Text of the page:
Fig. 1 shows a longitudinal section through the cylinder the piston of which is shown in its position near the lower dead centre; this cylinder The cylinder l is provided with a sparking plug 2. The piston 3 is shown in a position inwhich the exhaust port 4 is still open and'the fresh air ports 5 also are opened. The port 6 for the fuel introduction is arranged approximately at the level of the exhaust port 4. The fuel injecting device 'l is obliquely arranged in the cylinder wall l, and desirably has its longitudinal axis intersecting the longitudinal axis of the cylinder 1 at about the inner wall of the cylinder head so that,
as shown in the drawing by arrows, the fuel is directed against the cylinder head, where it is mixed with the fresh air.
The fresh air may at the point of admission into the cylinder be received by a leading channel 8 which is formed at the piston head by means of a restriction of the piston surface as shown in Fig. 3. The fresh air is thereby first guided substantially parallel to the cylinder wall towards the cylinder head, as shown by arrows in Fig. 3 and is, after being reversed and swirled, used to discharge the waste gases from top to bottom.
The fuel is injected as shown in a direction opposite to that of the downwardly deflected fresh air in the cylinder head, and the fuel injection is started directly after the beginning of the above-mentioned swirling to effect intimate mixture of the fuel with the fresh air.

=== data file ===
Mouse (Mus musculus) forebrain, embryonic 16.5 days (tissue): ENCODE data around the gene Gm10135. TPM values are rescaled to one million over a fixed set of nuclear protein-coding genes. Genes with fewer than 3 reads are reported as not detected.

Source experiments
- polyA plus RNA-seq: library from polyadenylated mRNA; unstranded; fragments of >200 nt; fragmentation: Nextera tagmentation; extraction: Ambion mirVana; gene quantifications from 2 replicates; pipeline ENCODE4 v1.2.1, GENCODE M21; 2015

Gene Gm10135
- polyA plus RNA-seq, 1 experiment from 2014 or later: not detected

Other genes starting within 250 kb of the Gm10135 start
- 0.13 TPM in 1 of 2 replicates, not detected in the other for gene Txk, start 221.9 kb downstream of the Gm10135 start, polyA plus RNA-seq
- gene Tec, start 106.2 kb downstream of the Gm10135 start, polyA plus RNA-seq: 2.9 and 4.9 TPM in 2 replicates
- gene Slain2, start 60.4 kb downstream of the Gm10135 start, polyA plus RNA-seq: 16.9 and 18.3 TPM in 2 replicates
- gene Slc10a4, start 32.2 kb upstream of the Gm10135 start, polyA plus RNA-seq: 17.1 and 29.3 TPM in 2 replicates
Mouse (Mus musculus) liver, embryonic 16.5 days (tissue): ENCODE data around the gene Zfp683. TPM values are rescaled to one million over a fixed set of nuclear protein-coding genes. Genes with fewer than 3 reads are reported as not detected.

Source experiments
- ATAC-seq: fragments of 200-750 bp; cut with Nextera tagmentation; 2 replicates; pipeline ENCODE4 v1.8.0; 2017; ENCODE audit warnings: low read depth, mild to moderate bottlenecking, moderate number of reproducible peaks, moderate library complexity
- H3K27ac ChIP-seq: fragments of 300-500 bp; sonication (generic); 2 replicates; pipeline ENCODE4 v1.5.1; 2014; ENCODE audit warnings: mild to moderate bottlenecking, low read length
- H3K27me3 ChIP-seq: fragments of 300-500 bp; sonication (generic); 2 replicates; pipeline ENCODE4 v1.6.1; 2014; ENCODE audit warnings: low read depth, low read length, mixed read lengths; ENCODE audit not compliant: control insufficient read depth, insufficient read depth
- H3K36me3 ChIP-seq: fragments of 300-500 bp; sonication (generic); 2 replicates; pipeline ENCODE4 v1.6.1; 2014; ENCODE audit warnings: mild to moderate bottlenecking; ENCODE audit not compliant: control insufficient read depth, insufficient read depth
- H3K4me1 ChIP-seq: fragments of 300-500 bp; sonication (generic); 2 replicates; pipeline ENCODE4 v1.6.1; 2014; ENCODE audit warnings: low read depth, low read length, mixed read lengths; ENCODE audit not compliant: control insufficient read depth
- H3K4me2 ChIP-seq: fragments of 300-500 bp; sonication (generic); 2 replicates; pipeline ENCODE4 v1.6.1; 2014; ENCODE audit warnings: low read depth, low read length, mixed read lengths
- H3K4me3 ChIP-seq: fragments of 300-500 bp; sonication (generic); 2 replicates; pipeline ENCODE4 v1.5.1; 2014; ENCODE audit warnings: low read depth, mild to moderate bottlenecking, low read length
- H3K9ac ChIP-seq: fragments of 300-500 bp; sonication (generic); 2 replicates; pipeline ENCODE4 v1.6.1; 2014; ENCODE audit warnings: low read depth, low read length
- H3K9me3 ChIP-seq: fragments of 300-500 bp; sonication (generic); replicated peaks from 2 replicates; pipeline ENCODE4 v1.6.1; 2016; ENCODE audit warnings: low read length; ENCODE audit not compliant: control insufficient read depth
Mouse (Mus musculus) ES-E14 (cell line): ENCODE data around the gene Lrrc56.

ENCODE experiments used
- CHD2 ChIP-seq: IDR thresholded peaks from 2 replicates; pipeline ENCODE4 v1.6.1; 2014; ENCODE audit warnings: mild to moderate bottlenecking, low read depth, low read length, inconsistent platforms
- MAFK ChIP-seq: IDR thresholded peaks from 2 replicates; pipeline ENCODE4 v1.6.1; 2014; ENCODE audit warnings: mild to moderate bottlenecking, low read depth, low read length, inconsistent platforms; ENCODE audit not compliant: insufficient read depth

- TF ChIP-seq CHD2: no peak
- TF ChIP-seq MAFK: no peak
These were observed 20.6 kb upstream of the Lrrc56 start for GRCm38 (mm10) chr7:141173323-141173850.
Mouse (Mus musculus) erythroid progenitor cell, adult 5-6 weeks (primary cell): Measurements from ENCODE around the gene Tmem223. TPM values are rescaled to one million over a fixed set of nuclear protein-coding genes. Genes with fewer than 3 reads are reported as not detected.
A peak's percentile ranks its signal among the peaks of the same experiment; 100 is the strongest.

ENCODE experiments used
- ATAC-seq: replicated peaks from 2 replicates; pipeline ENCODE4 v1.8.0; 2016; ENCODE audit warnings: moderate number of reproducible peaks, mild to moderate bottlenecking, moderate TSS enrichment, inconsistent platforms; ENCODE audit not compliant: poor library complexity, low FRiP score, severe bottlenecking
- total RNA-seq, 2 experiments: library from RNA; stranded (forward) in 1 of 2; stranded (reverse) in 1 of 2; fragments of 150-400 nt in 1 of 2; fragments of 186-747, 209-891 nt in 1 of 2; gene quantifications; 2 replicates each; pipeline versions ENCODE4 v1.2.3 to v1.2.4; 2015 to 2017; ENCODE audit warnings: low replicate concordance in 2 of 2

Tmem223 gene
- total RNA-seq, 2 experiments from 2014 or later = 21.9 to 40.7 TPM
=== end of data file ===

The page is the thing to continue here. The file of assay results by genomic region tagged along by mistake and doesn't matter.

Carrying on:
As shown in the drawing, the fuel injection begins in the lower dead center position of the piston or near said piston after the burnt and waste gases are substantially discharged from the cylinderandfresh air flows freely into the cylinder, and while the exhaustport is still open and the cylinder pressure is still low. This injection of the fuel during the low pressure phase of the engine permits the use of a fuel injection del vice of the low pressure type, and eliminates the necessity of expensive high pressure fuel-pumps,
and special injection nozzles. The fuel jet is thereby directed against the air current without any particular complicated means, to effect a thorough mixture of the fresh air and fuel.
In connection with the smaller cylinders, the
short length of the injection jet as a rule is injurious. However, the present invention allows utilization .of. the total stroke period of thepiston as the fuel injection period. The production of the mixture may in this manner also be effected by vaporization of theme], due to the fact that the time of the total stroke is available. The